Developing a prediction model for LVSD / Heart Failure

United Kingdom
Sep 22, 2016
Dec 21, 2016
Organization Type
University and College
Full Time

Heart failure is a clinical syndrome of fatigue, oedema and breathlessness in the presence of cardiac dysfunction. Many patients with heart failure are undiagnosed. Some of these patients have heart failure with reduced Left Ventricular Systolic Dysfunction (LVSD). Others have heart failure with preserved ejection fraction. LVSD is the commonest cause of heart failure. Symptomatic LVSD has a poor prognosis and high healthcare utilisation costs but appropriate treatment improves outcomes.

Early treatment of heart failure with LVSD or even LVSD before it has progressed to heart failure is beneficial. There is therefore a case for identifying patients with LVSD and with symptomatic heart failure. Many UK patients with heart failure remain undiagnosed.

Difficulties in identifying heart failure are well recognised and in the UK are complicated by restricted access to echocardiography facilities.

One strategy to improve identification of patients with LVSD and with symptomatic heart failure is to undertake selective screening or case finding.

The aim of this study is to derive a prediction model for heart failure using analysis of data routinely recorded in primary care. This prediction model would be incorporated into existing electronic patient records software to identify patients whose characteristics indicate they are have a high probability of having LVSD or symptomatic heart failure and to assist in the earlier diagnosis of heart failure.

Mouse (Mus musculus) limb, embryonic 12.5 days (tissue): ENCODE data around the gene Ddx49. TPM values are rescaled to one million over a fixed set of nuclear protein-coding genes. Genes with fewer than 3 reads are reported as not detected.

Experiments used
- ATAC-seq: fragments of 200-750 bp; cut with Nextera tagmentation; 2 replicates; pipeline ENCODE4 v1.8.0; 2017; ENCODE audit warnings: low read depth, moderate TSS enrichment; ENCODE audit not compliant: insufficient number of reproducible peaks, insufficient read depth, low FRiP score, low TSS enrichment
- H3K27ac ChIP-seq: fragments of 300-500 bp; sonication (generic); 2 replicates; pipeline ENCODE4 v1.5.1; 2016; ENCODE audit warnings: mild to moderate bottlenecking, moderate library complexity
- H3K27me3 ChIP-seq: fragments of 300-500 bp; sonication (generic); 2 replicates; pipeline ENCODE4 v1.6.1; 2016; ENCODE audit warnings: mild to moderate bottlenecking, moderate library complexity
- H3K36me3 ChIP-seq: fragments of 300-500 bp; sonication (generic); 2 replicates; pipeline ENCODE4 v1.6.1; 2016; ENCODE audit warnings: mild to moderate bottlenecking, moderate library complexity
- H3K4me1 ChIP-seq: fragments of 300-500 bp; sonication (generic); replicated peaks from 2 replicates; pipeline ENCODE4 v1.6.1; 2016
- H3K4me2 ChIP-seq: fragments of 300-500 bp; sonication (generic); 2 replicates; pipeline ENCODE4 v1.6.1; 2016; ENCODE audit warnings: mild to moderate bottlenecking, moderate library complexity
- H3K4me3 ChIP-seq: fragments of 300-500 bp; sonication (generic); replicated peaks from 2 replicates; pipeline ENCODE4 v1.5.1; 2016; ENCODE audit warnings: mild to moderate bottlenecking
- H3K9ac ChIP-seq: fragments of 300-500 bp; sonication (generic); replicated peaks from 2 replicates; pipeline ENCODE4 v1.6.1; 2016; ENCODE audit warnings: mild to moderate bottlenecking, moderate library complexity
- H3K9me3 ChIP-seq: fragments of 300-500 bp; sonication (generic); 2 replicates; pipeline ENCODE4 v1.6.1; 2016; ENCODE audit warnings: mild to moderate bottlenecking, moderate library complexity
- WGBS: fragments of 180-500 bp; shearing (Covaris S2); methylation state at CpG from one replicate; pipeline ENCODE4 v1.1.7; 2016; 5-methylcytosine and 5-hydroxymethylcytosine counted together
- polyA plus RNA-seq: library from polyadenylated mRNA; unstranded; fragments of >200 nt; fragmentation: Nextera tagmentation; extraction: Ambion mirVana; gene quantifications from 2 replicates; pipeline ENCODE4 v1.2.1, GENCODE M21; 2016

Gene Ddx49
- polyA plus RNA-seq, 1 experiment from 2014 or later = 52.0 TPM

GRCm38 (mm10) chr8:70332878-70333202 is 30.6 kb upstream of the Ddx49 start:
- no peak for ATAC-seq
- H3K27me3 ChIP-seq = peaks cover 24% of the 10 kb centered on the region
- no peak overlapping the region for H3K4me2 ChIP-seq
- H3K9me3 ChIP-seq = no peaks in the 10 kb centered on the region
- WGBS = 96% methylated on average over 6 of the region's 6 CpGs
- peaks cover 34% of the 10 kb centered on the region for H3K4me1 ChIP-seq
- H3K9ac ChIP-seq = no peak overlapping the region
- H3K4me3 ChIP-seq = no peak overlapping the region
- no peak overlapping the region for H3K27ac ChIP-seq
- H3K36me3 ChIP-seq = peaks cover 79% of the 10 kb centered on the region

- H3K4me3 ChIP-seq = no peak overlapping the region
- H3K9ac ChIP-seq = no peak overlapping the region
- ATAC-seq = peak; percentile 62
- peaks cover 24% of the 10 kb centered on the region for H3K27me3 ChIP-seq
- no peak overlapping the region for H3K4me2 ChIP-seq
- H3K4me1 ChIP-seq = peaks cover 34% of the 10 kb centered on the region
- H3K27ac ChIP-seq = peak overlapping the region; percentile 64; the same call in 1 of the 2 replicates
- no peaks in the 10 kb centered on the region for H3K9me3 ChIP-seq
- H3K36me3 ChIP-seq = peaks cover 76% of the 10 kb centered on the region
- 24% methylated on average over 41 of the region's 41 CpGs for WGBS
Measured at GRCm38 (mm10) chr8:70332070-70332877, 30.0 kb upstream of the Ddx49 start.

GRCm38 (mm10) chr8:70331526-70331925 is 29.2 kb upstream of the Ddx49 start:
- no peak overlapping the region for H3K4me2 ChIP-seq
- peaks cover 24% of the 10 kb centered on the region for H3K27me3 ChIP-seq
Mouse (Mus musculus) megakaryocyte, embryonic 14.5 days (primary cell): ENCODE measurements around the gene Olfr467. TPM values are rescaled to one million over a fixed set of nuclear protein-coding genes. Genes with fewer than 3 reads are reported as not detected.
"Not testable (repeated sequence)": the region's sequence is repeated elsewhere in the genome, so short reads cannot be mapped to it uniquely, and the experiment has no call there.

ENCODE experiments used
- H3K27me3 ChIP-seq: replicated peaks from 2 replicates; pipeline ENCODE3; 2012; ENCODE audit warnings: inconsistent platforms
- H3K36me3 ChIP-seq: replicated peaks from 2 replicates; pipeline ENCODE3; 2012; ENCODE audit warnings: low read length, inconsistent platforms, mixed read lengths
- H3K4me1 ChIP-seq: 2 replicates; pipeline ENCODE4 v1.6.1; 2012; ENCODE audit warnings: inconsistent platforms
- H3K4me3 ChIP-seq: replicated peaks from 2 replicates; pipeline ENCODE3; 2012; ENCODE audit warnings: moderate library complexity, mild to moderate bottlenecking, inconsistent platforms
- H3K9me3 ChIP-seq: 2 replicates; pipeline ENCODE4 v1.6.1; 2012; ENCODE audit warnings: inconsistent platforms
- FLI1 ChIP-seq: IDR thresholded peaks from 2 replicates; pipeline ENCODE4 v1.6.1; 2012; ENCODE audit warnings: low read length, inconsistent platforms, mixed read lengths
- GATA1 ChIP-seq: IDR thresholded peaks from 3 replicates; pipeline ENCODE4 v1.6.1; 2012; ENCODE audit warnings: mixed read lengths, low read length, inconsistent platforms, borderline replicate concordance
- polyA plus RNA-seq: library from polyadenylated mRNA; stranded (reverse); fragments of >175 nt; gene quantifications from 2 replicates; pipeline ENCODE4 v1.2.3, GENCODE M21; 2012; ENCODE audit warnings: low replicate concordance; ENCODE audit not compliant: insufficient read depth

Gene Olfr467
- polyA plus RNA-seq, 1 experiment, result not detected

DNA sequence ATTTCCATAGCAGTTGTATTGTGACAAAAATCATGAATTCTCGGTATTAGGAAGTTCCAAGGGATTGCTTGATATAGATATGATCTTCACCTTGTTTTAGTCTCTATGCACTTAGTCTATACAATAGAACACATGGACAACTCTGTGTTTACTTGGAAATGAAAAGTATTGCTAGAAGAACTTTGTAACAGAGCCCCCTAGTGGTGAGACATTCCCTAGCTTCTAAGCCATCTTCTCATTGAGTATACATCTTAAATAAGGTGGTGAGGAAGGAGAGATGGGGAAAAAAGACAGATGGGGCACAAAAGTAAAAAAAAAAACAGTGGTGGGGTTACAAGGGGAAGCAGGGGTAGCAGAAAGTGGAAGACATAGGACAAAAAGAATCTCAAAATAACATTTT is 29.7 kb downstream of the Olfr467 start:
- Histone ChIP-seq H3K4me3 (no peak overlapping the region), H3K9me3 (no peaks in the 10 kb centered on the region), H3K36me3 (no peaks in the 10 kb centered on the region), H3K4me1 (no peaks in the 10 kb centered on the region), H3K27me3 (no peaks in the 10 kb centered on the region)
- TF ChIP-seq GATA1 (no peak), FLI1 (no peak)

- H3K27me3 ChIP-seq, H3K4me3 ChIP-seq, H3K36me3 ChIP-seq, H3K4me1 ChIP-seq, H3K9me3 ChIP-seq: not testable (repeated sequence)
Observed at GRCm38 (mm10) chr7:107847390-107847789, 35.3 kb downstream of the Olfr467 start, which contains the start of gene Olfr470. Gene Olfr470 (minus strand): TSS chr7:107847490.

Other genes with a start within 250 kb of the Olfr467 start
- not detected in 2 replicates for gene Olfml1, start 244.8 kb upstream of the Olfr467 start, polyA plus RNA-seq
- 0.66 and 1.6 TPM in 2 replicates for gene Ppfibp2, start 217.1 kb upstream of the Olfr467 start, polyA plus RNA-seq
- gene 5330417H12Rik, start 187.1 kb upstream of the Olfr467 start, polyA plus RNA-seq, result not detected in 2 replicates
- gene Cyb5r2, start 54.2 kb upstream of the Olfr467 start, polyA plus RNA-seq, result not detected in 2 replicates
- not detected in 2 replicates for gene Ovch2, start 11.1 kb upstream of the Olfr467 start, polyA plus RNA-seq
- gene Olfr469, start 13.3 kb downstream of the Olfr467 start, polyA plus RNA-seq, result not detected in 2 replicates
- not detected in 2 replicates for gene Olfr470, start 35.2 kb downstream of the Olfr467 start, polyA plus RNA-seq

A retrospective cohort study of adults aged ≥30 years in a large anonymised database of electronic primary care records.

This doctoral thesis will develop and make use of skills in epidemiology and statistical analysis and in the handling of large datasets of electronic primary care records.

Applicants should hold or realistically expect to obtain at least an Upper Second Class Honours Degree in a relevant health or social science subject and have skills in data analysis.

Alternatively applicants may hold or realistically expect to obtain at least an Upper Second Class Honours Degree in a relevant subject that includes substantial analytic skills such as statistics, mathematics or computing science, but have a demonstrable interest in health and health care.

Funding Notes

Self-funded students only


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